THIS IS BRUTAL. Happy. Birthday. To. Me.

The doc grabs me, jams this huge needle in my ass and I laugh as I can’t really walk now. The girls help me to the car, after 10 min the pain goes to 7, 6, 5, and 4. Wow.

We walk to beach, do a yoga breathing practice, watch the sunset, come home, have dinner, and play some music.

Then I passed out. Birthdays are never dull.

By the way, the doctor didn’t charge me for the shot. The visit was expensive.

Don’t take healthcare for granted. If you vote for people that say they want to cut Social Security and Medicare etc., you only have yourself to blame. The people trying to come to our country won’t take it from you.

That adventure would have cost me a grand in the US without insurance.

Even on my birthday.

Thanks for all the great birthday wishes! More to come!

Tres semanas con mi hermano en España

Two brothers who haven’t traveled together in years. Well, other than a Springsteen concert here or there or with Dave’s family. Our lifestyles are different yet not so different. Dave has a family that includes a wife, two boys, a dog and a gecko like creature. I’m solo.

Both of us “unemployed”. On the same budget. About the same interests and pace. Although Dave has a greater interest in history and more of a “carpe diem” mentality since he’s traveling for three weeks. Enjoying a different kind of freedom.

Interesting how we can drop right into our daily banter of work, politics and family. Because we didn’t have other family or friends around (and of course are aged) the usual ball busting was absent except for playful ribbing about Dave’s humorous take on his Spanglish or questions on who is older.

The folks were astonished that the younger brother was a teacher and actually retired. Where the older single brother just wasn’t working.

Dave knowing and using less Spanish, but still having some basics, allowed me to sit back and let it be more of his trip.

Watching him step in and attack a conversation with locals in a mix of Spanish or English was normally pretty hilarious. His personality showing through more than his efficient use of the language to get his point across. “Mi esposa no permite!” garnering laughs from both men and women. He fearlessly never shied away at an attempt and fortunately, with two rental cars, 1 flight, 1 bus, 1 train, 5 Air BnBs and 5 hostels, we never got into a crisis situation.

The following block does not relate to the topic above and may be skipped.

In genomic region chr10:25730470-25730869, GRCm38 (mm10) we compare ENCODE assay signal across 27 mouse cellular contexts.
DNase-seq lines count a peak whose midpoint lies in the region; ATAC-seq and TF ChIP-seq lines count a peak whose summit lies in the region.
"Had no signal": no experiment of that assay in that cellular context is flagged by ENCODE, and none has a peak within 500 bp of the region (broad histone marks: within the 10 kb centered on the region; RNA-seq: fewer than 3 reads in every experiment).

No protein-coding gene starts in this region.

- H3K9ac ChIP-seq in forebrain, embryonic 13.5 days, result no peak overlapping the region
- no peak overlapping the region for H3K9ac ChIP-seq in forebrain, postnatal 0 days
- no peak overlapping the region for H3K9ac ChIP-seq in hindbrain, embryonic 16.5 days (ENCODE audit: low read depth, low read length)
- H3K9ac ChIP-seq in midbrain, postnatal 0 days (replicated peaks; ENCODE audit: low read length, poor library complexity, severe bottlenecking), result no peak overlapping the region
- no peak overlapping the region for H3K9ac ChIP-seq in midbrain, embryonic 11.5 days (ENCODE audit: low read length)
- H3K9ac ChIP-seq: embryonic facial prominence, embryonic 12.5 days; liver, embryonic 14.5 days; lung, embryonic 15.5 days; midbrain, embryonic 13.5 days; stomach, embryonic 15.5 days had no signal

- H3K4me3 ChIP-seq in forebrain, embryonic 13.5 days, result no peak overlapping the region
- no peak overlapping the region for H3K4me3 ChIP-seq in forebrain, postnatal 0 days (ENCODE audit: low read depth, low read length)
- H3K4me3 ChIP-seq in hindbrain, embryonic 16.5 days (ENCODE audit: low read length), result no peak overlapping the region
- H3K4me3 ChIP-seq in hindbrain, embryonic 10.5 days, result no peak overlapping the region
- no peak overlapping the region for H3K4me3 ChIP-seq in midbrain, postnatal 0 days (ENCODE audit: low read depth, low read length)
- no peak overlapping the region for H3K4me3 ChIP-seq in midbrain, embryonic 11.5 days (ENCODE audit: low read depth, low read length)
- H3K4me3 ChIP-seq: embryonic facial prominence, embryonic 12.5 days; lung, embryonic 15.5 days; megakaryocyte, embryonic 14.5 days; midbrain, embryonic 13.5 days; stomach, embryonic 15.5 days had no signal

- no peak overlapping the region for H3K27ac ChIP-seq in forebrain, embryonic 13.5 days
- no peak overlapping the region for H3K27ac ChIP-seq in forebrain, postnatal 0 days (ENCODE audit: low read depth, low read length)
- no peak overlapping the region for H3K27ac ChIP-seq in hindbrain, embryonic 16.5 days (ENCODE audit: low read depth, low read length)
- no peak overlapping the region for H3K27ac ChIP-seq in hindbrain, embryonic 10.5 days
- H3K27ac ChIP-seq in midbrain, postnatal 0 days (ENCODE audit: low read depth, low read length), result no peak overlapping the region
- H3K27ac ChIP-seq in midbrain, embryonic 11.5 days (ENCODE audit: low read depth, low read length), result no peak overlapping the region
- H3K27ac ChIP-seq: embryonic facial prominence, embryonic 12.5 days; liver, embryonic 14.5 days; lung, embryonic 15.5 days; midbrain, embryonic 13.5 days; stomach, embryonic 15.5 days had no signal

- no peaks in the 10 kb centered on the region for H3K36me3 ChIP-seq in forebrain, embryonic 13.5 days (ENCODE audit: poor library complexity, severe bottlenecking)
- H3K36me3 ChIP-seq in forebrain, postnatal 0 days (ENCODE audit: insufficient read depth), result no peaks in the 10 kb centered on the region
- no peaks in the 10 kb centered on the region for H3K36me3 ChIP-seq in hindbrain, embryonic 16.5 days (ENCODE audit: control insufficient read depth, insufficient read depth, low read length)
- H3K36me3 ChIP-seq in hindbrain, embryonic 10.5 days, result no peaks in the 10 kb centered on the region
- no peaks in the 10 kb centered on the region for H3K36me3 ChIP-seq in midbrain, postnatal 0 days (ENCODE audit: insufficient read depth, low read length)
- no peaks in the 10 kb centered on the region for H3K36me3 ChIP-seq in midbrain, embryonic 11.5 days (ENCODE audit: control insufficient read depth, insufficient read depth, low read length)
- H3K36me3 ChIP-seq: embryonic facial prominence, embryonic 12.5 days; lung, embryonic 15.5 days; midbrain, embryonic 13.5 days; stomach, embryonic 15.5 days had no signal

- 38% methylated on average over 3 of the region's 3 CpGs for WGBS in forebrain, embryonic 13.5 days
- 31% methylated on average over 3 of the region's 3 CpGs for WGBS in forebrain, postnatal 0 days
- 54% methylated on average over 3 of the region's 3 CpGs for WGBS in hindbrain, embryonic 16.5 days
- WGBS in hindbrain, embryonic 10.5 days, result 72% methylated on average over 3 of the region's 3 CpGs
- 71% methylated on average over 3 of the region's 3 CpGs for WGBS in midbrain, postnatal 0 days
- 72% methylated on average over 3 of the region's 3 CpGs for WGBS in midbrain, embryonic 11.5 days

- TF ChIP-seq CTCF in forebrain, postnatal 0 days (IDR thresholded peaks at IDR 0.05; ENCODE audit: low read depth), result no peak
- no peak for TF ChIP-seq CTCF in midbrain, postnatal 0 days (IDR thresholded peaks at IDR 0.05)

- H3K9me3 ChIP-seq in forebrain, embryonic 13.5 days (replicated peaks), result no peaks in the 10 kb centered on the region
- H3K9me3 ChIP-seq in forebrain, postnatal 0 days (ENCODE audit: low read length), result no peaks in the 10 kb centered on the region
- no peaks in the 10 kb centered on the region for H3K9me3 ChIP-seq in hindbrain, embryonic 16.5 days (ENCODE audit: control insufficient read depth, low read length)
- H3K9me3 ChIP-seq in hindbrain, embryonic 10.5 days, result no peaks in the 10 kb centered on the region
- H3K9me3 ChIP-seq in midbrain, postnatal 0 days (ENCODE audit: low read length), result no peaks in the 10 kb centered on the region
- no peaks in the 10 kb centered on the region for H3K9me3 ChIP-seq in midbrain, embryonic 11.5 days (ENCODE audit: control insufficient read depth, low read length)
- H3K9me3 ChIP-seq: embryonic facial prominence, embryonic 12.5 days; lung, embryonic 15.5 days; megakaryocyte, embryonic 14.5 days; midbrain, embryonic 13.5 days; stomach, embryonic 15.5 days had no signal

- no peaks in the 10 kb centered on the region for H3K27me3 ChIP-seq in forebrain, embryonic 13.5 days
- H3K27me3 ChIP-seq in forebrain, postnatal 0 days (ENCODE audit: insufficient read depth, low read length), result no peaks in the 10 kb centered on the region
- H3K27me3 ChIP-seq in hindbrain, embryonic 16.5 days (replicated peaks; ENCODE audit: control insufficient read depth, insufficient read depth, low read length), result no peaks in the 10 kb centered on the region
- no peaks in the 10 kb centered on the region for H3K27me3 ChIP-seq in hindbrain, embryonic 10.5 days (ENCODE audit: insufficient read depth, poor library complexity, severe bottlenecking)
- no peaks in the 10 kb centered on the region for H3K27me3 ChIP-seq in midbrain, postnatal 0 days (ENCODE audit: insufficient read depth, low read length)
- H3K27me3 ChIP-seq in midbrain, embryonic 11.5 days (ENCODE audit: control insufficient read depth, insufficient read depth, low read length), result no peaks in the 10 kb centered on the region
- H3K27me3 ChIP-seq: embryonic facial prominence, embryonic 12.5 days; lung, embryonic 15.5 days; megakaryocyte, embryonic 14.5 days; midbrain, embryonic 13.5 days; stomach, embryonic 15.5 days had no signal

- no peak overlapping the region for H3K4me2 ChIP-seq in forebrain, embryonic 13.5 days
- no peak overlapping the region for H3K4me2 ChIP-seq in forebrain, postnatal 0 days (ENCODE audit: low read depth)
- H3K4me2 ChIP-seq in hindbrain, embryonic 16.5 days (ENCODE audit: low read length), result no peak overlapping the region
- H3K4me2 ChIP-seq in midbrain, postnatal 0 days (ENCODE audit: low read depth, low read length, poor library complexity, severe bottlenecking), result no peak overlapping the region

He could order and ask for what he wanted and our biggest f up was directions. And let’s be honest. That’s Siri’s fault. Always.

We drank EVERY night. Never to excess as Dave has a “blind date” reaction to shots we learned the first night. He refused beer bongs in Lagos (I complied) and he enjoyed getting up, planning our day and our meals, as we wished. Not having to take into account the changing wishes of his two young boys.

The route of Barcelona, Madrid, Lisbon had me needing the outdoors.

Renting a car down the coast of Portugal gave us a diverse look at rural Portugal and some hiking. Heading back to Spain was great as I could communicate again and at least say “have a good day” as I was useless in Portuguese.

After a few days in Seville, enough to see the Alcazar and a Spain/UK “futbol” game, we rented a car and perused the stunning “White towns” that showed quite a different lifestyle.

Stuffing ourselves every night with beer, wine, meat, cheese, and olives made it (slightly) easier for Dave to avoid any gluten infused cuisine.

We saw Fado, Flamenco and a stunning sunset off the Alhambra the day before we witnessed its intricate work inside.

We had beers on the beach, slept in from time to time and shocked some poor German college students, with whom we shared a hostel room, as to the state of affairs in America. They are likely scarred for life.

Dave’s life of working with kids made it easy for him to connect with the college crowd although he likely wasn’t used to drinking with them.

Pub crawls in Lisbon, tapas trail in Granada and eating more olives in 20 days than we likely have eaten our whole lives kept us moving.

Whenever I needed a break from Dave’s curiosity for the history, I would take a nap, hit the gym or rent a kayak.

Dave got into a rhythm of washing the clothes he wasn’t wearing everyday and hanging them to dry, masterfully traveling with one small backpack to my three. He devoured the minimalist lifestyle and relished the fact that his toughest choices were bottom or top bunk and beer or wine? And since he always slept up top when we shared a bed, his only real choice was beer or wine.